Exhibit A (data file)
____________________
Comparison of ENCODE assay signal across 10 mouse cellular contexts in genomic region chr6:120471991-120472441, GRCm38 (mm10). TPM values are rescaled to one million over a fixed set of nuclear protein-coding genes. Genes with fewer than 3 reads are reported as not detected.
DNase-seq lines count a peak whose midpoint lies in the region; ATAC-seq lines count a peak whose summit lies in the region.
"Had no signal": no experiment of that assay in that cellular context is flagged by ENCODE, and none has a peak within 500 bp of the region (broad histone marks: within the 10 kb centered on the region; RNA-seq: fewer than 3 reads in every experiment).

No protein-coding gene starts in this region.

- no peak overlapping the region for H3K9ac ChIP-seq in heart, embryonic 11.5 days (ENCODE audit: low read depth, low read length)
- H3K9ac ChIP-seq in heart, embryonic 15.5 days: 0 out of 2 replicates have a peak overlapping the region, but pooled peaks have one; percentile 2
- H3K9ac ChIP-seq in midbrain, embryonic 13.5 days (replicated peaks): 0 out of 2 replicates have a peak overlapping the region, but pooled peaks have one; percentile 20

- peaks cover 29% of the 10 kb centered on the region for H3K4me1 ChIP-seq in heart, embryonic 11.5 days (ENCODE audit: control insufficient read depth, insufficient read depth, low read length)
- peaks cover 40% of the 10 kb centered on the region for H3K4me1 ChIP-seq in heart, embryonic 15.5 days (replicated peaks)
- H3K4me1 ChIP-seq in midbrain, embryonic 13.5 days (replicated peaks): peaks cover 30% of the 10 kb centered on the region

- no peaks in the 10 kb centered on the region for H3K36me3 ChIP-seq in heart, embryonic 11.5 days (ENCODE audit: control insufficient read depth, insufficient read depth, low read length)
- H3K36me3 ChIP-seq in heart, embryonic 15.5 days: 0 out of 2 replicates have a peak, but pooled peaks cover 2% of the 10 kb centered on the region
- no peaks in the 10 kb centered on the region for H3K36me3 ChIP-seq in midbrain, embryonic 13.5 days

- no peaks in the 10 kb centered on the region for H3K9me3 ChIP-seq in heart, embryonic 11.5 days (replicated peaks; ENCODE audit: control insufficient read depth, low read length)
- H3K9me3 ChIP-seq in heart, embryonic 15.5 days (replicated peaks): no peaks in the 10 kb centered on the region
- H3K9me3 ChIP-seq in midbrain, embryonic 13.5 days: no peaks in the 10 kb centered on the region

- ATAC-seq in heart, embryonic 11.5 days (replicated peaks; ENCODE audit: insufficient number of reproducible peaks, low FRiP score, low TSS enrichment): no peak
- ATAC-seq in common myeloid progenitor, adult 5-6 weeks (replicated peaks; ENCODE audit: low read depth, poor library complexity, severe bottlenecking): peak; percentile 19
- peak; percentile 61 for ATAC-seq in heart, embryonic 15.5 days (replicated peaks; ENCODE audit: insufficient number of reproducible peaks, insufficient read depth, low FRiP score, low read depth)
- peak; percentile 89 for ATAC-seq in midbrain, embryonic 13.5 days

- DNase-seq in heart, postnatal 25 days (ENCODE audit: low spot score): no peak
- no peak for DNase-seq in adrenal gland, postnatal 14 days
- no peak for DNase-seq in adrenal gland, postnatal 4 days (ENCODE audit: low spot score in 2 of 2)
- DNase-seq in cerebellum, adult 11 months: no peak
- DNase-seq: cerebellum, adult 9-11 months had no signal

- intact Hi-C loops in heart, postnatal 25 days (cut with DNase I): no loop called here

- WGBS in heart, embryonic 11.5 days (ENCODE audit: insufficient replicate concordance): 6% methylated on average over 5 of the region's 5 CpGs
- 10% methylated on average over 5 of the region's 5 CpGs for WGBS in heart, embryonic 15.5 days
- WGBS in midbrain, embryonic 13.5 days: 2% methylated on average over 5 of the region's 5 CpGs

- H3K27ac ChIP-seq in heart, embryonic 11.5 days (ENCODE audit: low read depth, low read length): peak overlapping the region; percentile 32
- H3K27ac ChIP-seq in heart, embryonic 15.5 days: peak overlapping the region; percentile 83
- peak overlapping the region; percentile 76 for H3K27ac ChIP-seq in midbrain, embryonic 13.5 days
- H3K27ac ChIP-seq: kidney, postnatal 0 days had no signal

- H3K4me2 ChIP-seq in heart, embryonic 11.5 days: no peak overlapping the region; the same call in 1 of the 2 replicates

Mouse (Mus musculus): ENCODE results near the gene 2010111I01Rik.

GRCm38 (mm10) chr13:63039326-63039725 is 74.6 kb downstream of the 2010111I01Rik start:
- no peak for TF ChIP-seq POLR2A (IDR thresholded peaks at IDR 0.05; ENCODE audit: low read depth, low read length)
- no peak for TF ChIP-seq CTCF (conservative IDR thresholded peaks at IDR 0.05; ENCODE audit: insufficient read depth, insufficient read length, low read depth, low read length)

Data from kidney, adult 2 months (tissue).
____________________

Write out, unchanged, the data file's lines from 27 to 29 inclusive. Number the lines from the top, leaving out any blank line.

- WGBS in heart, embryonic 11.5 days (ENCODE audit: insufficient replicate concordance): 6% methylated on average over 5 of the region's 5 CpGs
- 10% methylated on average over 5 of the region's 5 CpGs for WGBS in heart, embryonic 15.5 days
- WGBS in midbrain, embryonic 13.5 days: 2% methylated on average over 5 of the region's 5 CpGs